Study: Memphis Among Cheapest Cities for Startup Costs

By Andy Meek

A newly published national study focused on the cost of launching a startup in the U.S. has given props to the startup ecosystem in Memphis, ranking it one of the lowest-cost cities in which to launch a startup.


Tennessee is home to three of the top 10 cities with the lowest startup costs, according to the second-annual study on the topic from the personal finance technology company SmartAsset (

Memphis came in at No. 7 on the list this year, moving up two places from the 2015 list, when the city was the listed as the ninth-cheapest city for launching a startup. Chattanooga claimed the top spot for the second year in a row; Knoxville came in at No. 5, moving down one spot from last year’s list.

To prepare its ranking, SmartAsset studied 80 of the largest cities in the country. In its analysis, the firm added up costs that a new business would incur in its first year of operation – things like payroll, the cost of utilities and legal and accounting fees, among others.

For purposes of the ranking, SmartAsset considered a new startup in Memphis with its own 1,000-square-foot commercial office space and five employees on the payroll. That business, during its first year in operation, could expect to spend almost $19,000 on its office space; almost $1,900 in utility costs; and almost $210,000 on payroll, according to the study.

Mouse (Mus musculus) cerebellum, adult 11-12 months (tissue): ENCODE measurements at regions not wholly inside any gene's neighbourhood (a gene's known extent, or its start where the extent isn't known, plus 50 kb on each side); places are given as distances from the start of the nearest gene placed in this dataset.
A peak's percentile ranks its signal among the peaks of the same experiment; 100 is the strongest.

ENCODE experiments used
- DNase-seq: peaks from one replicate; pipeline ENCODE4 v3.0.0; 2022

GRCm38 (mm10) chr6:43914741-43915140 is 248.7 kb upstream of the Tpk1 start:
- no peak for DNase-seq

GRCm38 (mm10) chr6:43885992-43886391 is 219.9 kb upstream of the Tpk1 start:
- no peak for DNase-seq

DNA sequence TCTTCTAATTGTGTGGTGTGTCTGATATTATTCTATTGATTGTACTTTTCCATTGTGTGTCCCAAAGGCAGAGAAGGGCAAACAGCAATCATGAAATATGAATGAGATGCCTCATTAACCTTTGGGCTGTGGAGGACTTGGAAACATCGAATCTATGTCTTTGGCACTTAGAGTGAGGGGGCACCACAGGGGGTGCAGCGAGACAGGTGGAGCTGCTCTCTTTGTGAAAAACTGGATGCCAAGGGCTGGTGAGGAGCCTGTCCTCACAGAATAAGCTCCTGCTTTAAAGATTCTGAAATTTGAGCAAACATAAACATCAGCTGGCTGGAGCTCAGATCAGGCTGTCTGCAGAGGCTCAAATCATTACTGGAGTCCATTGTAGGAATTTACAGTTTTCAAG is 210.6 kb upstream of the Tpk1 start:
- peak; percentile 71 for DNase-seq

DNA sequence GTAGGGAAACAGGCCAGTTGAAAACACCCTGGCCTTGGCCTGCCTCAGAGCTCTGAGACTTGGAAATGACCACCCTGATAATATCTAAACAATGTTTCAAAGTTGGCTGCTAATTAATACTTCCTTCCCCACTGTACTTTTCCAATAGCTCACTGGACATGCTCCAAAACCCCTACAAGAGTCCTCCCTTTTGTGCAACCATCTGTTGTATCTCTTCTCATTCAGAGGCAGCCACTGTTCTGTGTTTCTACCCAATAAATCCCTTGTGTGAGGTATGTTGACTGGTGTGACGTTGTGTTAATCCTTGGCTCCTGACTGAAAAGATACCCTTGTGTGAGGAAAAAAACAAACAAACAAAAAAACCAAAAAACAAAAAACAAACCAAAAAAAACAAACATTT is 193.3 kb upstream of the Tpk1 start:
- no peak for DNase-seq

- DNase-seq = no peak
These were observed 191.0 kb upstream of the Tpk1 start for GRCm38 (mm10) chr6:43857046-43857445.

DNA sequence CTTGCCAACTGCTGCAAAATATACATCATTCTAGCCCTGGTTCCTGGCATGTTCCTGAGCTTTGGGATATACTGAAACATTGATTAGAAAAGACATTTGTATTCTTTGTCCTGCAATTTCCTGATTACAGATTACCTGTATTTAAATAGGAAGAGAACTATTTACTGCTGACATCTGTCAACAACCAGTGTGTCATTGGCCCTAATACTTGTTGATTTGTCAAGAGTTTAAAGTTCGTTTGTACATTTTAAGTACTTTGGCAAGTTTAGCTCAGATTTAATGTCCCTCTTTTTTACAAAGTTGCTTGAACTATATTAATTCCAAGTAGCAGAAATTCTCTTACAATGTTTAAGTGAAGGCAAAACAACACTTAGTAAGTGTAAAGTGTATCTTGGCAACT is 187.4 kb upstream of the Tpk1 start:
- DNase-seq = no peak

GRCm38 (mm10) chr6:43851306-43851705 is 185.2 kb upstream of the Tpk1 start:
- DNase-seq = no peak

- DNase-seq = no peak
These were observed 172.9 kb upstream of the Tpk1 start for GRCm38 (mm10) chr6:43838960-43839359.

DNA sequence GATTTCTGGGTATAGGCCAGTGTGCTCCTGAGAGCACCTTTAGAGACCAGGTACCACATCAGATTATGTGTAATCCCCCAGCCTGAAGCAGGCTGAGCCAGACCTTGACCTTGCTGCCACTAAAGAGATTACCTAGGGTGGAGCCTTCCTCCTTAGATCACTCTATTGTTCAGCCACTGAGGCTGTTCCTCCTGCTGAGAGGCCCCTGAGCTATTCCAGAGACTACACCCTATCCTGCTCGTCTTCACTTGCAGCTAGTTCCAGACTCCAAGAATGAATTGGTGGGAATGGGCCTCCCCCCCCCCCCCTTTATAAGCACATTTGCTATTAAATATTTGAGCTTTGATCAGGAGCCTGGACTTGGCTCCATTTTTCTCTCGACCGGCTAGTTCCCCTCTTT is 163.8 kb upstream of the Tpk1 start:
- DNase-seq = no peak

None of the results about Memphis should come as a surprise, according to a summary of the study’s findings. Thanks to an affiliation of startup accelerators here, new ventures keep relocating to the city from around the country – and the world. And “Memphis has historically served as a place where business leaders have thrived. Six Fortune 1000 companies,, including FedEx, have headquarters in the city,” according to SmartAsset.

Affordability is indeed important, agrees Leslie Lynn Smith, president of Memphis’ EPIcenter organization, which is focused on entrepreneurship efforts. But it’s not the only thing that’s important – nor is it the only thing drawing entrepreneurs here.

“I think it certainly helps that the dollar goes farther in Memphis,” Smith said. “But I also think that as a standalone asset it is not enough to build a strong entrepreneurial community.

“I think what goes along with that is access to quality programming and to customers. I think the culture and community around entrepreneurship is definitely strong and strengthening. I also think there’s a particular accessibility here to those sort of private-sector partners that doesn’t exist in other places.”

Other draws Smith cites that inspire entrepreneurs to hang out their own shingle here are things like the sense of place inherent in Memphis, encompassing everything from the river to the music and cultural scenes and the diversity on offer here.

Start Co. founder and CEO Eric Mathews agrees with Smith that Memphis is highly competitive for startups from an affordability perspective but adds that a multitude of other factors is propelling the ecosystem here as well.

“For local startups it is an advantage that they already realize,” said Mathews, whose organization is a nonprofit that offers a collection of industry-specific startup accelerators. “For recruiting startups to come to Memphis, it is not part of the value proposition that we sell. First and foremost, recruits are looking at the strength of the program, the network of partners, and the capital availability that drive the conversation.”

Overall, he adds, leaning on “low-cost” isn’t the best strategy; emphasizing “high program value,” instead, is the way to go, he says.